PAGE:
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Discussion Starter · #1 ·
Hello,

I have been using a 1978 Baycrest snowblower (aka Canadiana by Murray) for the past 7 years. During that time, I have often referred to this forum for various information and also to look at your modified 60 to 80 Arien snowblowers.

Lately I have started shopping for a 70 to 80 Ariens snowblower and found a model such as this one that pleases me because of: drive clutch lever on top of handle (not under), throw-out clutch handle for the auger, flexible chute control rod, etc.
Note: This photo was borrowed from Scott Lawrence’s very useful “Ariens” web site.



I have an appointment to visit the owner of this 7 hp Ariens snowblower tomorrow but one detail puzzles me. When I asked the owner if the lockable differential worked as it should, he replied that he has never used it. I therefore take it for granted that it probable doesn’t work.
After glancing at post #9 here:

Differential

I saw how these should work. Do these ever lock solid because of being welded together by rust?
Any insight would be very appreciated!

Thank you
 

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Hello,

I have been using a 1978 Baycrest snowblower (aka Canadiana by Murray) for the past 7 years. During that time, I have often referred to this forum for various information and also to look at your modified 60 to 80 Arien snowblowers.

Lately I have started shopping for a 70 to 80 Ariens snowblower and found a model such as this one that pleases me because of: drive clutch lever on top of handle (not under), throw-out clutch handle for the auger, flexible chute control rod, etc.
Note: This photo was borrowed from Scott Lawrence’s very useful “Ariens” web site.



I have an appointment to visit the owner of this 7 hp Ariens snowblower tomorrow but one detail puzzles me. When I asked the owner if the lockable differential worked as it should, he replied that he has never used it. I therefore take it for granted that it probable doesn’t work.
After glancing at post #9 here:

Differential

I saw how these should work. Do these ever lock solid because of being welded together by rust?
Any insight would be very appreciated!

Thank you
If it has white handlebars, it doesn't have a differential.
It does if the handlebars are chrome.
 

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I’ve got a white handlebar 78
924026 and it has locking differential


Sent from my iPhone using Tapatalk
Were they originally white? Maybe by '78 things had changed.
I have a 1971. I have observed that if you see a Ariens on CL or Marketplace of my vintage with chrome handlebars, there's a differential and if the handlebars are factory white, there is nothing to lock/unlock down there.
After that, I dunno what you do with one that hasn't a differential.
I strongly suggest a search through the community archives where I would bet an answer will be found.
Enter 'ariens differential' and the answers you seek will gush forth!
Sorry for not suggesting this sooner.
 

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I recall on our 10000 (pretty much the exact machine that is in your photo . . .), as received, the paint on the diff lock kept it from engaging, so for years we thought it didn't work until I gave it a whack one day and it engaged . . . I don't recall anything there rusting, and it's bonehead simple, so if it does have one, should be pretty easy to get it working if stuck.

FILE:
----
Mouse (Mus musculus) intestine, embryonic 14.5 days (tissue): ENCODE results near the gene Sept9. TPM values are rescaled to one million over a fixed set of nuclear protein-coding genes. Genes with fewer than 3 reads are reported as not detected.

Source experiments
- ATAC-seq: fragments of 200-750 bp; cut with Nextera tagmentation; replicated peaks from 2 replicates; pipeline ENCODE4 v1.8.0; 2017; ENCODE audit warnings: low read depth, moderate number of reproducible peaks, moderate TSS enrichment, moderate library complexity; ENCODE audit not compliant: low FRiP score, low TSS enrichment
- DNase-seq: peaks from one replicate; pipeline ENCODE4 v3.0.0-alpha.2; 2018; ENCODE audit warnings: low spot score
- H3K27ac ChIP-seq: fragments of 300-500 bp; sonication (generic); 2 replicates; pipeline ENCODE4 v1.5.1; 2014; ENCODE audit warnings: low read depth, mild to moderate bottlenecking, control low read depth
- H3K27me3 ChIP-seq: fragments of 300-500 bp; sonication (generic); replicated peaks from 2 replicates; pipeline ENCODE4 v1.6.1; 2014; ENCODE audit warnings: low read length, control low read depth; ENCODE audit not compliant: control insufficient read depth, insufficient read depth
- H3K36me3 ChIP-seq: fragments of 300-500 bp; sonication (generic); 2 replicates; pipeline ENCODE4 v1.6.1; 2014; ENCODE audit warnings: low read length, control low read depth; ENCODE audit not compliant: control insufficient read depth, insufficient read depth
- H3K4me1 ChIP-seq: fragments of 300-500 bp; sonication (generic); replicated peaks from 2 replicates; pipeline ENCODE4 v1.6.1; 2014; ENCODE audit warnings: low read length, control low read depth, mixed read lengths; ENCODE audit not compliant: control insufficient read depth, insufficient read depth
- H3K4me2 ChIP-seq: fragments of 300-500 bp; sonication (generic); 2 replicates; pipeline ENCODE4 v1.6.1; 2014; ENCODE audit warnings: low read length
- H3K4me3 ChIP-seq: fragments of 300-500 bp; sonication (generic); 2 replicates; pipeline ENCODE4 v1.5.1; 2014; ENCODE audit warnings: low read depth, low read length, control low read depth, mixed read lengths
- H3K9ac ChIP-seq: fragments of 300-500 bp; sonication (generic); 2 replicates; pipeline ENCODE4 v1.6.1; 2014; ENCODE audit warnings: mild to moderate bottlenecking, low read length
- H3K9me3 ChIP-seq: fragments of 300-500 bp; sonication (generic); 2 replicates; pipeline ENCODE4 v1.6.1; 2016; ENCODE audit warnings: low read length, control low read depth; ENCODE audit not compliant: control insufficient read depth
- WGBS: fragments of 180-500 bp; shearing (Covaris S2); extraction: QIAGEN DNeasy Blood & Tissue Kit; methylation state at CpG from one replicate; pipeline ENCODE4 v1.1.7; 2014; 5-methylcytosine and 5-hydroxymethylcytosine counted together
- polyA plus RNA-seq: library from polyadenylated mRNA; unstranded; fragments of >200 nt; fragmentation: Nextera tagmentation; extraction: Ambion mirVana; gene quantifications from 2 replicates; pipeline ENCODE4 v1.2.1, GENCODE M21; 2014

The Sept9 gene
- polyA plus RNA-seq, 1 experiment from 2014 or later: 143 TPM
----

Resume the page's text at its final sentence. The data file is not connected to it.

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Discussion Starter · #9 ·
Today I have purchased a 910995 (in nice shape) to build up from and a 924028 (in pretty bad shape) for spare parts.
Both have white handlebars ... AND ... both have the locking differential.
I am therefore quite happy with the result of my shopping. :)
Thanks everyone! Much appreciated!
 

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Congratulations on finding one in good shape.

How about some photos of the machines?

What are your plans for them?
 

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Discussion Starter · #11 ·
Congratulations on finding one in good shape.

How about some photos of the machines?

What are your plans for them?
Thanks!
I paid for them but will be picking them up only in a few weeks. I will certainly post photos at that time.

I intend on upgrading the 910995 with parts I already have (longer chute, Snow Hog tires, heavy weight bar for ontop of the chute, 420cc Honda clone from my current Baycrest snowblower, etc.).

The 924028 is quite rusty and has been neglected. I might change my mind but for the time being, it will be used as an extra parts unit. I'm hoping that the auger parts, and the tractor parts (lower body, axle, drive train, etc.) are interchangeable with the ones on my 910995.
 

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Discussion Starter · #12 ·
Following are a few pics of my (new to me) 10,000 series Ariens.
Tractor: 910021 (Series 001559)
Sno Thro: 910995 (Series 085151)
Engine: 7HP Model H70-130158A (Note: This tractor should have a 8 HP motor. It's easy to see that someone swapped the engine.)











Tractor: 924026 (Serial # 024388)
Sno Thro: 924028 (Serial #034231)
Engine: 8HP Model SA202-3645 (Serial #3440117967 ... with China written near it...)










Note: After having realized that my 10,000 series has one belt only, I knew that my 420cc engine would not be a good choice for it. I will certainly use a much smaller engine.

Thanks everyone!
:)
 

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Very nice machines, 2 classics!

The 10000 series is in fantastic condition, looks hardly used for it's age. Both should clean up nicely.

Please keep us updated on your projects and we love photos.